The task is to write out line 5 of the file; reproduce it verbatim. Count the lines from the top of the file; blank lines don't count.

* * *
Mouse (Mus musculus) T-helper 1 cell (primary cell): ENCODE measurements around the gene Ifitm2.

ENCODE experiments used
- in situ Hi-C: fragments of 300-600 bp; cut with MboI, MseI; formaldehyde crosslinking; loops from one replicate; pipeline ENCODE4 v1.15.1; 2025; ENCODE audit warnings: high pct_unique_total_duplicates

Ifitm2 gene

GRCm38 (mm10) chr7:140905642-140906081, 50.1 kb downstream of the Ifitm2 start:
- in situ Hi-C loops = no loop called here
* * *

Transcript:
GRCm38 (mm10) chr7:140905642-140906081, 50.1 kb downstream of the Ifitm2 start: